World seaborne trade, a measure of demand for shipping, port and logistics services, rose by 4% in 2011, reaching a record high of 8.7 billion tons, the UN Conference on Trade and Development (UNCTAD) said December 4, 2012 in its Review of Maritime Transport 2012 report.

But the report indicated that over the same year, world ship supply capacity expanded much faster, at a rate of 10%, reaching for the first time a total of 1.5 billion deadweight tons.

?This supply and demand mismatch is bad news for the industry and for market profitability, especially in view of the continued growth in ship supply capacity, and the current fragile and uncertain economic outlook which threatens prospects for a robust growth in demand,? the report said.

The report noted that in tandem with world seaborne trade, global port throughput expanded in 2011, at a rate of 5.9%.

It observed that a total of 60% of world seaborne trade by volume was loaded, and 57% unloaded, in developing-country ports adding ?that is a remarkable shift away from previous patterns, in which developing economies served mainly as loading areas for raw materials and natural resources.?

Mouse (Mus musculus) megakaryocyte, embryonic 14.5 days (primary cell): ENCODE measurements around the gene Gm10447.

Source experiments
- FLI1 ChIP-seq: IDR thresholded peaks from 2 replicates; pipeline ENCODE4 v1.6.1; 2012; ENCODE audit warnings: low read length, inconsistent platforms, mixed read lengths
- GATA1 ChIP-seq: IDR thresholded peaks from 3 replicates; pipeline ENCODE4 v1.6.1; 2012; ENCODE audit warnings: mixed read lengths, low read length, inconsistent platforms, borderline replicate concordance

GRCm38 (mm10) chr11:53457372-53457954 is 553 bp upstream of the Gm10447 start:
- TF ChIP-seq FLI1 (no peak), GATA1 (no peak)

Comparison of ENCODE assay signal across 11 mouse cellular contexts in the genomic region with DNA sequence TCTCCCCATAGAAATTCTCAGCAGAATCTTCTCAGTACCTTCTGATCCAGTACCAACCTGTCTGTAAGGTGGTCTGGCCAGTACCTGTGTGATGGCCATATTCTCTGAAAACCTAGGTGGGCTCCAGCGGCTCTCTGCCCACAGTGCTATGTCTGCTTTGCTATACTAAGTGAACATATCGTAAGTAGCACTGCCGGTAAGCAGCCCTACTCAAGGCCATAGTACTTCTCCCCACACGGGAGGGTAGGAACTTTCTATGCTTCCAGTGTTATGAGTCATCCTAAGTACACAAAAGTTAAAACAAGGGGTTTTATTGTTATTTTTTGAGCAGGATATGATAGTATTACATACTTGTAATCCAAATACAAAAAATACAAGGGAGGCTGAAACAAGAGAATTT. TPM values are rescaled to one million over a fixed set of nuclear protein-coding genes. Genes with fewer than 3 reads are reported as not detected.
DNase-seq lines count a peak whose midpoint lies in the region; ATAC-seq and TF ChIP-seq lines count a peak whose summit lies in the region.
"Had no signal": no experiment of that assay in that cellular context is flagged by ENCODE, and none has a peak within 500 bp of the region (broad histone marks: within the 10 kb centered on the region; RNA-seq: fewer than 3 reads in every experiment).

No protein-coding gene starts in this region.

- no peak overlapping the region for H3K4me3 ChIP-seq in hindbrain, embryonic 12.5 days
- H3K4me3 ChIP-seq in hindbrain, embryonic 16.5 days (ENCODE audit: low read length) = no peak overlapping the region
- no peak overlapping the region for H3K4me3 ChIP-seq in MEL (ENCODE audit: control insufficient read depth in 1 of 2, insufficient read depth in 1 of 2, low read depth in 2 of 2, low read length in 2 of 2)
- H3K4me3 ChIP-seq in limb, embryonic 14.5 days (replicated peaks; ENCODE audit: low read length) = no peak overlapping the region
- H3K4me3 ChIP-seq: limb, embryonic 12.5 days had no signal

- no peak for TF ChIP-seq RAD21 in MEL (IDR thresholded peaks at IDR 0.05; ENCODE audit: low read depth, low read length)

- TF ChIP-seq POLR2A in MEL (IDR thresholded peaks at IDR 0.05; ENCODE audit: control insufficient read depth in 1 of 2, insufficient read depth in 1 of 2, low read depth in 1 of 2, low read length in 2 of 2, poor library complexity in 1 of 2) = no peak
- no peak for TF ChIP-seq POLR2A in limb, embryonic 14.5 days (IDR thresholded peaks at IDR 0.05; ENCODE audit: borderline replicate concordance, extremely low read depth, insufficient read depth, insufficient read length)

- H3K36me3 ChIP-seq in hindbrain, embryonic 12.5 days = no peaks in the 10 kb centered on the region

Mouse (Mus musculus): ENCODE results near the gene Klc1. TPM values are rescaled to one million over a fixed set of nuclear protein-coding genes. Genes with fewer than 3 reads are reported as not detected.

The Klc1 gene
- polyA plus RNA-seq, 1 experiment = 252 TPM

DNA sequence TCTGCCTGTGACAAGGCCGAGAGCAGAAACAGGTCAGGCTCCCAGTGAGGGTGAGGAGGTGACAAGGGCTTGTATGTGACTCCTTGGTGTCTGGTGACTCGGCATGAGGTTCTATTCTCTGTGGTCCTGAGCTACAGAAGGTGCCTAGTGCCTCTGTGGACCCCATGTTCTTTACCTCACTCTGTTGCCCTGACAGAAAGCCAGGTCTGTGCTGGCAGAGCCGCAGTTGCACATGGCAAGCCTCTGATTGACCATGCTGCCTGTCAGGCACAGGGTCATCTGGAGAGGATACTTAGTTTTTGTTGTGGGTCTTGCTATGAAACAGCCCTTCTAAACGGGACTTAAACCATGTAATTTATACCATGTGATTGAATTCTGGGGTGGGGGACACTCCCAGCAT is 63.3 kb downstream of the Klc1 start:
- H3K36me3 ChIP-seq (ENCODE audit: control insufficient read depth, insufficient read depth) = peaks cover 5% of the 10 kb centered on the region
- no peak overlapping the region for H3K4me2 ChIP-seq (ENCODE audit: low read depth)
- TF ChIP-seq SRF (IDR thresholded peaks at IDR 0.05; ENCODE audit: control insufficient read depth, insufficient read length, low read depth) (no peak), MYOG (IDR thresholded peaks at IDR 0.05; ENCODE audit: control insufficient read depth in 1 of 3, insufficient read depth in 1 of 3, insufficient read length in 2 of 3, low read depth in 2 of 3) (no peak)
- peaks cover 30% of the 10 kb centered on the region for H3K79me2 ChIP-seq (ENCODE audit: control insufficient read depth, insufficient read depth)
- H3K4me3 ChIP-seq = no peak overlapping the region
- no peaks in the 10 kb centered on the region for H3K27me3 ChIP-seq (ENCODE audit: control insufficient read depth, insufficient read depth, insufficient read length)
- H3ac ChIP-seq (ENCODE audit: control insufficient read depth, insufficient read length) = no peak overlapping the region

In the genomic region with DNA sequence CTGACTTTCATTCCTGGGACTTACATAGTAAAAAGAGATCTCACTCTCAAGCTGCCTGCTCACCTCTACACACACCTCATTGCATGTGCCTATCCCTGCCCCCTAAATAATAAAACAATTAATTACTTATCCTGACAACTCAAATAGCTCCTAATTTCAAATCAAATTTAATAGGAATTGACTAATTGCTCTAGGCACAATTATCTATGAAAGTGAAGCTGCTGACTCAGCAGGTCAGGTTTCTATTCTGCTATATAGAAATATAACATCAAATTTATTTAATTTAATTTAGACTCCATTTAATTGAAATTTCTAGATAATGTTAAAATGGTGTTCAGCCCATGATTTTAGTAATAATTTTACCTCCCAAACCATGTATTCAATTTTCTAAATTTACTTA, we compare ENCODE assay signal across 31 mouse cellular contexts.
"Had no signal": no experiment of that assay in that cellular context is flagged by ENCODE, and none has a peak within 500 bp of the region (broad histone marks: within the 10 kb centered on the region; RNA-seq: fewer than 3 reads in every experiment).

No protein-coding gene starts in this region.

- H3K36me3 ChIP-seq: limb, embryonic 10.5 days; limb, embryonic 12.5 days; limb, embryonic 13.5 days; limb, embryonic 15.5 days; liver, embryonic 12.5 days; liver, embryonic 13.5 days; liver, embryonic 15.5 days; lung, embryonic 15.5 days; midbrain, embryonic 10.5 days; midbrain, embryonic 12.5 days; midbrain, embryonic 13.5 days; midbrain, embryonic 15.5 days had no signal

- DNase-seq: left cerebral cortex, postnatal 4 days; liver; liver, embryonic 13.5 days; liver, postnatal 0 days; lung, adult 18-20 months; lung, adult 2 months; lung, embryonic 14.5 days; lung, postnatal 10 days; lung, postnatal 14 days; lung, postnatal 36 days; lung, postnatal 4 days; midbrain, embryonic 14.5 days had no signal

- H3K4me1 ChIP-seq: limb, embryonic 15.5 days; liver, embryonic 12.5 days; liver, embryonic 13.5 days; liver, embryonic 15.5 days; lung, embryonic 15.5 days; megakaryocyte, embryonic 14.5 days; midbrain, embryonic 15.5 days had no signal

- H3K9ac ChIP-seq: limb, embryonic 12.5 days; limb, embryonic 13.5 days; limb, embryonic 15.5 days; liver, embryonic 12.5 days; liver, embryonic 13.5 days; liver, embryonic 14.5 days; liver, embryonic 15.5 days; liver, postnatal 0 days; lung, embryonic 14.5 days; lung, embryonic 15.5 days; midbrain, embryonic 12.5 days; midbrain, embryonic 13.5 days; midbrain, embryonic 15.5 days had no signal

UNCTAD?s Review of Maritime Transport report warned that supply and demand imbalances are squeezing freight markets and tightening the finances of many shipping companies, given that such a situation tends to lower freight rates, compress earnings, and erode profit gains.

Maritime transport is the backbone of international trade and the global economy. According to UNCTAD, around 80% of global trade by volume and over 70% of global trade by value are carried by sea and are handled by ports worldwide.

By Ekow Quandzie

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